Underestimated from the start, he is nothing if not relentless. To become speaker, McCarthy endured 14 failed votes before finally securing the gavel on the 15th try, only after he had tired his colleagues out and given hard-right conservatives all sorts of promises and concessions.
McCarthy isn't known as a seasoned legislator, one who has delved deeply into policy details or put his name on many big bills.
Having arrived in Congress in 2007, he rose swiftly to leadership as a political strategist, not a policy wonk.
Younger than the previous generation of congressional leaders, McCarthy is decades Biden’s junior. The president has been in elected office since McCarthy was a young man growing up in dusty Bakersfield, running a sandwich shop counter from his uncle’s yogurt shop and becoming immersed in Reagan-era politics.
The White House refused initially to engage with McCarthy over the debt ceiling, insisting the Congress must simply do its job, raise the nation’s debt limit and skip the political brinksmanship.
Powered by a hard-right flank, McCarthy was determined to extract federal spending cuts to programs many Americans rely on in exchange for the votes in Congress needed to raise the nation’s debt limit.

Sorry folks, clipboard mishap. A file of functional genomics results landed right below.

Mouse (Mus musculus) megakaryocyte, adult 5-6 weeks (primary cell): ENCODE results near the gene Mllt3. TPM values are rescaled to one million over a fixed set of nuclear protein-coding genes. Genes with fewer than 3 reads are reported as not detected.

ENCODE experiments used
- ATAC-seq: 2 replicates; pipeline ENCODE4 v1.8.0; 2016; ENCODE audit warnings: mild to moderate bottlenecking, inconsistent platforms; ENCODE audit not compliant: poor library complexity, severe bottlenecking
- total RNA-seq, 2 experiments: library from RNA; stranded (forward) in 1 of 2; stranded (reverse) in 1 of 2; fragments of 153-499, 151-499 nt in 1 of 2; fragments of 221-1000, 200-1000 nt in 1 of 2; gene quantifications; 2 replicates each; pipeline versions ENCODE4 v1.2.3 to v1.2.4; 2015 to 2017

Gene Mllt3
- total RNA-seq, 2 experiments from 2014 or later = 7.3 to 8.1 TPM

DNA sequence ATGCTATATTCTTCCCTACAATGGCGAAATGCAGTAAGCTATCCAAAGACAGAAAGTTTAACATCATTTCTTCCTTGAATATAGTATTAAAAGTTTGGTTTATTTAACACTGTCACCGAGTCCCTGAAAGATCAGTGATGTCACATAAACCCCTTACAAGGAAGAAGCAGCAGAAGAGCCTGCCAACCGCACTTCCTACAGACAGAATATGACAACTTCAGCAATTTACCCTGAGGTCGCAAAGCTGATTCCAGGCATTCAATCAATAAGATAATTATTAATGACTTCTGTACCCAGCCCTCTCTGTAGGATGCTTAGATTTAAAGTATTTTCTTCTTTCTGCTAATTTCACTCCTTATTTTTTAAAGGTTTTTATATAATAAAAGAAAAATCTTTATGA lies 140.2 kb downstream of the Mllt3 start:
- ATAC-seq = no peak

McCarthy laid down a marker in his first meeting with Biden back in February. The new Republican speaker refused to raise any taxes to help offset federal deficits, including Biden’s proposals to roll back some of the Trump-era tax breaks for the wealthiest Americans and corporations.
The White House ultimately relented on negotiating with McCarthy after he pushed the GOP's preferred debt-ceiling plan through the House, uniting his majority for the talks to come.
Democrats argue the showdown over the debt limit should not be the new normal way of doing the nation’s business.
Despite pleas from progressives, Biden has been reluctant to invoke powers under the 14th Amendment to raise the borrowing capacity on his own, unconvinced of its legal soundness.